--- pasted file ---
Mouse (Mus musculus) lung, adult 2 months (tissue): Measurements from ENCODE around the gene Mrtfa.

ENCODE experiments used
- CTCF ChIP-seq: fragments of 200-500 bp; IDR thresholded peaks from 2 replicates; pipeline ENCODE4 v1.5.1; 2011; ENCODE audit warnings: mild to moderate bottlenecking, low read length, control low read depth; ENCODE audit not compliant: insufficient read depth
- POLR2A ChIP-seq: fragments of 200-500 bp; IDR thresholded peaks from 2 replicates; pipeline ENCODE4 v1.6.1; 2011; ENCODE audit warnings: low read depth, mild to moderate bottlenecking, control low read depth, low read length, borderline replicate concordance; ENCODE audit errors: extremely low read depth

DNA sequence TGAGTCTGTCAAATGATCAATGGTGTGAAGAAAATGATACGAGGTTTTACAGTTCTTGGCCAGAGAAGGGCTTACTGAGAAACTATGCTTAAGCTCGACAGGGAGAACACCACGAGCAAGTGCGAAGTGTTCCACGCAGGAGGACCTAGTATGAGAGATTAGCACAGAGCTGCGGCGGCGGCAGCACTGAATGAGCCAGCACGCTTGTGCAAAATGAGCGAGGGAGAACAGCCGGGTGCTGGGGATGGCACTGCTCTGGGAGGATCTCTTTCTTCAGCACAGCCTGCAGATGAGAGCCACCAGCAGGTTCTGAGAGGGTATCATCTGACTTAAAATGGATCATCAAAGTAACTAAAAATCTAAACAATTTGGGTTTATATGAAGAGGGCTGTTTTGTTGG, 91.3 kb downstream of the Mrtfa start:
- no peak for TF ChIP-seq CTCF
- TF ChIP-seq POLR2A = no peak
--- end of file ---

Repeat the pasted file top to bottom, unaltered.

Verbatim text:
Mouse (Mus musculus) lung, adult 2 months (tissue): Measurements from ENCODE around the gene Mrtfa.

ENCODE experiments used
- CTCF ChIP-seq: fragments of 200-500 bp; IDR thresholded peaks from 2 replicates; pipeline ENCODE4 v1.5.1; 2011; ENCODE audit warnings: mild to moderate bottlenecking, low read length, control low read depth; ENCODE audit not compliant: insufficient read depth
- POLR2A ChIP-seq: fragments of 200-500 bp; IDR thresholded peaks from 2 replicates; pipeline ENCODE4 v1.6.1; 2011; ENCODE audit warnings: low read depth, mild to moderate bottlenecking, control low read depth, low read length, borderline replicate concordance; ENCODE audit errors: extremely low read depth

DNA sequence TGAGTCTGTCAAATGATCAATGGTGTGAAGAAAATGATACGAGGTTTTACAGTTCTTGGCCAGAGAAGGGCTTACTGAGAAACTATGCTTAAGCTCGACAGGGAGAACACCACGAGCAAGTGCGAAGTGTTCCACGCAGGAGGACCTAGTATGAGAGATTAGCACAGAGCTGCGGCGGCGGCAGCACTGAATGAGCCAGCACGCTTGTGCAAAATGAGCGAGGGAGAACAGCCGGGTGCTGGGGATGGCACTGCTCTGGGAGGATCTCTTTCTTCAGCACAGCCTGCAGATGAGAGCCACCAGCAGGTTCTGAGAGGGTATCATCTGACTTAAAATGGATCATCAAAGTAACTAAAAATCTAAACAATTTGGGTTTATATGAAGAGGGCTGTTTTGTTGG, 91.3 kb downstream of the Mrtfa start:
- no peak for TF ChIP-seq CTCF
- TF ChIP-seq POLR2A = no peak